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Ask the Expert: What are the most common causes of facial paralysis?

Ask the Expert: What are the most common causes of facial paralysis?

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What are the most common causes of facial paralysis, and what treatment options are available?

Facial paralysis involves an interruption of the nerve that moves the muscles of the face. This can happen suddenly or slowly. Usually, just one side of the face is affected, but occasionally both sides are paralyzed. Facial paralysis can occur by itself or can be a sign of a serious underlying condition, such as stroke or cancer, so it’s critical to get immediate medical attention if you develop sudden facial paralysis.

The most common cause of facial paralysis is Bell’s palsy. This occurs rapidly over one to three days and can be preceded by an earache, cold-like illness or changes in hearing or taste. In severe cases, this causes complete paralysis of half of your the face, making you unable to raise your eyebrow, close your eye and move your mouth. Bell’s palsy also can cause difficulty with drinking liquids without drooling.

Bell’s palsy is caused by a reactivation of the herpes virus that causes cold sores. This can occur even in people without a history of cold sores. There is no definitive test for Bell’s palsy, so it’s important to have a complete medical evaluation when facial paralysis develops to rule out other potential causes, such as stroke, cancer, autoimmune conditions or other infections like Lyme disease and the shingles virus (Ramsay-Hunt Syndrome).

Treatment for severe Bell’s palsy should be started in the first three days after symptoms develop and often involves steroid medications to reduce swelling and anti-viral medication to fight off the virus. Recovery usually begins in the first few weeks, but can be delayed in some people — and full recovery can take up to one year. Additional treatment focuses on protecting your eye from drying out if you can’t close it completely. Most people recovery fully after Bell’s palsy, but up to 30% do not. In these cases, partial facial weakness may persist, or twitching and spasm of the face develop, which is called synkinesis.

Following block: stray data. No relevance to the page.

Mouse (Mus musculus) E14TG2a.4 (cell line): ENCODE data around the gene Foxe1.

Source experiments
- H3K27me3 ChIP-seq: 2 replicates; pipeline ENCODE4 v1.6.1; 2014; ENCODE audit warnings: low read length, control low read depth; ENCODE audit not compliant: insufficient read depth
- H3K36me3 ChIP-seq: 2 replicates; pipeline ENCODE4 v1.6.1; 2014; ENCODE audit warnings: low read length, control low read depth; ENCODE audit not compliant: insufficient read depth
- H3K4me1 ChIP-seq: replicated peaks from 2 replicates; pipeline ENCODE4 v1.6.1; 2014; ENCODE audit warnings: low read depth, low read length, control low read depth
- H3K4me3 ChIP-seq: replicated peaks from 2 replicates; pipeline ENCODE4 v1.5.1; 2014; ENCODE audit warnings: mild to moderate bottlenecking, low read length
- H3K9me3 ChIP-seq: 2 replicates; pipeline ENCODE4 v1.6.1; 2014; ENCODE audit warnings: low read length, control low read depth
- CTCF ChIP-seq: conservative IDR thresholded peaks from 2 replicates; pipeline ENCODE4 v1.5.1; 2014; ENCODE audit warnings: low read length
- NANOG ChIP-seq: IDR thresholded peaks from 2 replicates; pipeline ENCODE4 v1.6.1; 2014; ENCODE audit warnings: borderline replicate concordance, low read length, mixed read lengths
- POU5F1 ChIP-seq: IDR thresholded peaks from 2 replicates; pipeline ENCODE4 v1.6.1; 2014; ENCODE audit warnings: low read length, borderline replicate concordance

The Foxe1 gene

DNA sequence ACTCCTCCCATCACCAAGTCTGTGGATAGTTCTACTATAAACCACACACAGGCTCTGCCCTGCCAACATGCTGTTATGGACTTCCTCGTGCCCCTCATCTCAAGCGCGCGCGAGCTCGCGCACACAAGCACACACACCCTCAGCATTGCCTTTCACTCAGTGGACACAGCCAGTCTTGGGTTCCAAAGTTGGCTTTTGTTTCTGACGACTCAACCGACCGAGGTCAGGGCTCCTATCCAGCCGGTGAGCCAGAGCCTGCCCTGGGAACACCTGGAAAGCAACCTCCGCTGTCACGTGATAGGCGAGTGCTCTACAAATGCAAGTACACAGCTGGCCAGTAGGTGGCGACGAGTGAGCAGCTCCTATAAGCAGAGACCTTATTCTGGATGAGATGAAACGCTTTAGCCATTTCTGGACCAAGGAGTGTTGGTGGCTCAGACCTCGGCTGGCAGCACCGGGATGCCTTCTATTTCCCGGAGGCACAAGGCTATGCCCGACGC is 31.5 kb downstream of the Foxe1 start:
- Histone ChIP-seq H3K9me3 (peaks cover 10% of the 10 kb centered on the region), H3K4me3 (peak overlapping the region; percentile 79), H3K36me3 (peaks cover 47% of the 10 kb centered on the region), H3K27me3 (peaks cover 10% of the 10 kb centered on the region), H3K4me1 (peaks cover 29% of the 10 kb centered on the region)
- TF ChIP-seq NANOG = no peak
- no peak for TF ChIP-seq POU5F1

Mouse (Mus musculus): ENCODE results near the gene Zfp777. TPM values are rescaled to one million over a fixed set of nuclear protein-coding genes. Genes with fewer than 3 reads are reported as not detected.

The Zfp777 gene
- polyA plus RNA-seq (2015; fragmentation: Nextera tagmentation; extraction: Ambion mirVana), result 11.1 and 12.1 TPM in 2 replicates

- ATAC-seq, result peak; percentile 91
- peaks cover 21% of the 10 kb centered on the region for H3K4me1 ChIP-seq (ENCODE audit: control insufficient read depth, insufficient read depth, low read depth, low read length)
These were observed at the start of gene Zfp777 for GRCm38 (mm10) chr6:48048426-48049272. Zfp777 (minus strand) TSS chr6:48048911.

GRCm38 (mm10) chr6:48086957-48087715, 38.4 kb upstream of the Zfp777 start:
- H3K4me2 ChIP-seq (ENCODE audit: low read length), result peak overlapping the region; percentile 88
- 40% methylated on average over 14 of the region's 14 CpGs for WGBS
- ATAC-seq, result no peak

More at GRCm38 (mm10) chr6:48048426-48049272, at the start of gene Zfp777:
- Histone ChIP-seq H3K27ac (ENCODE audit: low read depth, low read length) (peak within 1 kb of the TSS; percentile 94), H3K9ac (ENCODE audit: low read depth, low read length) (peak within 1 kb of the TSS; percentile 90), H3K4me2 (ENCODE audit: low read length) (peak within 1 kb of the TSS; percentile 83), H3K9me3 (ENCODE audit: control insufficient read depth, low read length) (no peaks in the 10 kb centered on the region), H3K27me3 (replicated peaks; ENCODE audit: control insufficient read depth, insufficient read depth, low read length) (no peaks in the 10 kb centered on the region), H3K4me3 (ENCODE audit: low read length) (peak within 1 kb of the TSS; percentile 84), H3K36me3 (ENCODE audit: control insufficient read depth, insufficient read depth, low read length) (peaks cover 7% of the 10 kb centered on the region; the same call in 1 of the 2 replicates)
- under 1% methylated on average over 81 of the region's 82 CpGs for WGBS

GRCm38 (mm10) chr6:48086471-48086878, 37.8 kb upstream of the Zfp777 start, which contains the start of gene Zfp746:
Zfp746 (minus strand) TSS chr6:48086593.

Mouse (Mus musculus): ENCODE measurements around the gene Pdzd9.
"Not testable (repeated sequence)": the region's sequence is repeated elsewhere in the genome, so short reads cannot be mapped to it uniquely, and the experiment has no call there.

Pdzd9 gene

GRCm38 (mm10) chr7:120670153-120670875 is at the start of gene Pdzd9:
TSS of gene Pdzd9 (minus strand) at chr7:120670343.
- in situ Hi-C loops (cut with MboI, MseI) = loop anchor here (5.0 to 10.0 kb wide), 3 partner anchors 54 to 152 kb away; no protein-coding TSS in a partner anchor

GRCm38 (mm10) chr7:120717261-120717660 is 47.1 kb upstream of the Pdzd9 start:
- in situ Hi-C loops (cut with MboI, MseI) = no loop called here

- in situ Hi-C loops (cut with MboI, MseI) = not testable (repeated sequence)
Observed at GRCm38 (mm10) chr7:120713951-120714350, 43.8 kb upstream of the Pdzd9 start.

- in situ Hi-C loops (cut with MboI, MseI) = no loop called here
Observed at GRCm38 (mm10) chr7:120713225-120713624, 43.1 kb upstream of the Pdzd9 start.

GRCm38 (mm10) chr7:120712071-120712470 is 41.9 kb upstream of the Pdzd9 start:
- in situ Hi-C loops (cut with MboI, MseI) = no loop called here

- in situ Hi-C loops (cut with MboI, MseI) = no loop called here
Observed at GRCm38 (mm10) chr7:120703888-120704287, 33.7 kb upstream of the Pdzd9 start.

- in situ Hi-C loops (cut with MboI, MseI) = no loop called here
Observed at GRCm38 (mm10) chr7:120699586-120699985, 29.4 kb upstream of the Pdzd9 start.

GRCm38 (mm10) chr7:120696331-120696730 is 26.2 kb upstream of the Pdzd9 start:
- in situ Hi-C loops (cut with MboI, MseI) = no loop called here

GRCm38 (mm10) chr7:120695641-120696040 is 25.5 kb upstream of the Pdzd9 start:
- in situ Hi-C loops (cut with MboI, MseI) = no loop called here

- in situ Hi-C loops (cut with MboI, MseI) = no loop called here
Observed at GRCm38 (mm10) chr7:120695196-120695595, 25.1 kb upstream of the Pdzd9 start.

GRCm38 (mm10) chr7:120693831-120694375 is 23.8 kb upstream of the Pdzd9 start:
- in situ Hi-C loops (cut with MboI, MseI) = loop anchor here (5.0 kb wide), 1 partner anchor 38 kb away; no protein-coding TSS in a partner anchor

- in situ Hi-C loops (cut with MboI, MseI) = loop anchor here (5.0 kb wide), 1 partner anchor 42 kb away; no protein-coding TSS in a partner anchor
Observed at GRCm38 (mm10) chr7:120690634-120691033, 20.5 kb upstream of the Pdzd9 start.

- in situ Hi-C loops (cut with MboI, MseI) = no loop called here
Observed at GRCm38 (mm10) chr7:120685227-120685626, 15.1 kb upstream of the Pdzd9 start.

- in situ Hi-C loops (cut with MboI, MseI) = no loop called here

If synkinesis develops, additional treatment can help, even if you’ve had this condition for years. Specialized physical therapy and massage can help you better control your muscles and targeted injections of Botox medication can help relax muscles that are overactive and relieve twitching.

There are also surgeries that can help reduce twitching and restore facial motion. Selective neurectomy is a surgery that carefully divides small facial nerve branches to reduce spasms or twitching in the facial muscles and improve facial symmetry. Nerve transfer surgery can help improve your smile by using a neighboring nerve in the cheek to increase the strength of weakened facial muscles. In more severe cases, a small piece of muscle called the gracilis can be transferred from the thigh to replace smile muscles that are permanently paralyzed to restore your smile.

Treatment for facial paralysis is different for every person, and many of these treatment options are available for any cause of facial paralysis. If you have issues with facial paralysis or spasm, it’s important to have these issues evaluated by an expert who can help you decided which treatment may be best for you.

For more information about facial paralysis, visit uvahealth.com/services/facial-plastics/facial-paralysis-treatment.

Dr. Sam Oyer is a facial plastic and reconstructive surgeon at UVa Health who specializes in facial paralysis treatment.

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